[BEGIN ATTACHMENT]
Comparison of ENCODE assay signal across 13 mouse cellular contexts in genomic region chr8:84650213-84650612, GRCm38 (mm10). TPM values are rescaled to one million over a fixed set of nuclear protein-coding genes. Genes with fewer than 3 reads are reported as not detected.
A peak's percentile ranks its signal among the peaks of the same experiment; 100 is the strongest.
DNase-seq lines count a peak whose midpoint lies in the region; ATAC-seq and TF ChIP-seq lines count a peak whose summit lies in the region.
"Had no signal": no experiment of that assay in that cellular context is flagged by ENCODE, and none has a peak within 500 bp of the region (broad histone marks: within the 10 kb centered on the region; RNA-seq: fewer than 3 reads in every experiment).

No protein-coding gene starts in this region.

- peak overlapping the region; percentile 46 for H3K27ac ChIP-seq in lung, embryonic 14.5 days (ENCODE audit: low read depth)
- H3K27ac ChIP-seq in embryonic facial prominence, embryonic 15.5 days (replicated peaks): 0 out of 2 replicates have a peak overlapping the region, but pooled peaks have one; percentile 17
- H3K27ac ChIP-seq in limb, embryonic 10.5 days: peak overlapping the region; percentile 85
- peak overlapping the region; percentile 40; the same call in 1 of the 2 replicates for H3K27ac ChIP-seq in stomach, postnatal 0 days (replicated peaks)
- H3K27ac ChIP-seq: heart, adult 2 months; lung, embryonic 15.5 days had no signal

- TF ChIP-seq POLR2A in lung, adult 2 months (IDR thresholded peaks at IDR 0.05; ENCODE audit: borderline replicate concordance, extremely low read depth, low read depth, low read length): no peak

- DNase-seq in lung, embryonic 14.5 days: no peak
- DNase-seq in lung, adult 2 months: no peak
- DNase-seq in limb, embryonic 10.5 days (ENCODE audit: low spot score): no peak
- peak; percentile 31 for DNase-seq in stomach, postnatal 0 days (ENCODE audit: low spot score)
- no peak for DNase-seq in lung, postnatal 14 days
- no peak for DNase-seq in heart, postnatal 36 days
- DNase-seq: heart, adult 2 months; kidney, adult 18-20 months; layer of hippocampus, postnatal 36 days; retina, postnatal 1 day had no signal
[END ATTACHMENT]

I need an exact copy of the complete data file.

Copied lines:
Comparison of ENCODE assay signal across 13 mouse cellular contexts in genomic region chr8:84650213-84650612, GRCm38 (mm10). TPM values are rescaled to one million over a fixed set of nuclear protein-coding genes. Genes with fewer than 3 reads are reported as not detected.
A peak's percentile ranks its signal among the peaks of the same experiment; 100 is the strongest.
DNase-seq lines count a peak whose midpoint lies in the region; ATAC-seq and TF ChIP-seq lines count a peak whose summit lies in the region.
"Had no signal": no experiment of that assay in that cellular context is flagged by ENCODE, and none has a peak within 500 bp of the region (broad histone marks: within the 10 kb centered on the region; RNA-seq: fewer than 3 reads in every experiment).

No protein-coding gene starts in this region.

- peak overlapping the region; percentile 46 for H3K27ac ChIP-seq in lung, embryonic 14.5 days (ENCODE audit: low read depth)
- H3K27ac ChIP-seq in embryonic facial prominence, embryonic 15.5 days (replicated peaks): 0 out of 2 replicates have a peak overlapping the region, but pooled peaks have one; percentile 17
- H3K27ac ChIP-seq in limb, embryonic 10.5 days: peak overlapping the region; percentile 85
- peak overlapping the region; percentile 40; the same call in 1 of the 2 replicates for H3K27ac ChIP-seq in stomach, postnatal 0 days (replicated peaks)
- H3K27ac ChIP-seq: heart, adult 2 months; lung, embryonic 15.5 days had no signal

- TF ChIP-seq POLR2A in lung, adult 2 months (IDR thresholded peaks at IDR 0.05; ENCODE audit: borderline replicate concordance, extremely low read depth, low read depth, low read length): no peak

- DNase-seq in lung, embryonic 14.5 days: no peak
- DNase-seq in lung, adult 2 months: no peak
- DNase-seq in limb, embryonic 10.5 days (ENCODE audit: low spot score): no peak
- peak; percentile 31 for DNase-seq in stomach, postnatal 0 days (ENCODE audit: low spot score)
- no peak for DNase-seq in lung, postnatal 14 days
- no peak for DNase-seq in heart, postnatal 36 days
- DNase-seq: heart, adult 2 months; kidney, adult 18-20 months; layer of hippocampus, postnatal 36 days; retina, postnatal 1 day had no signal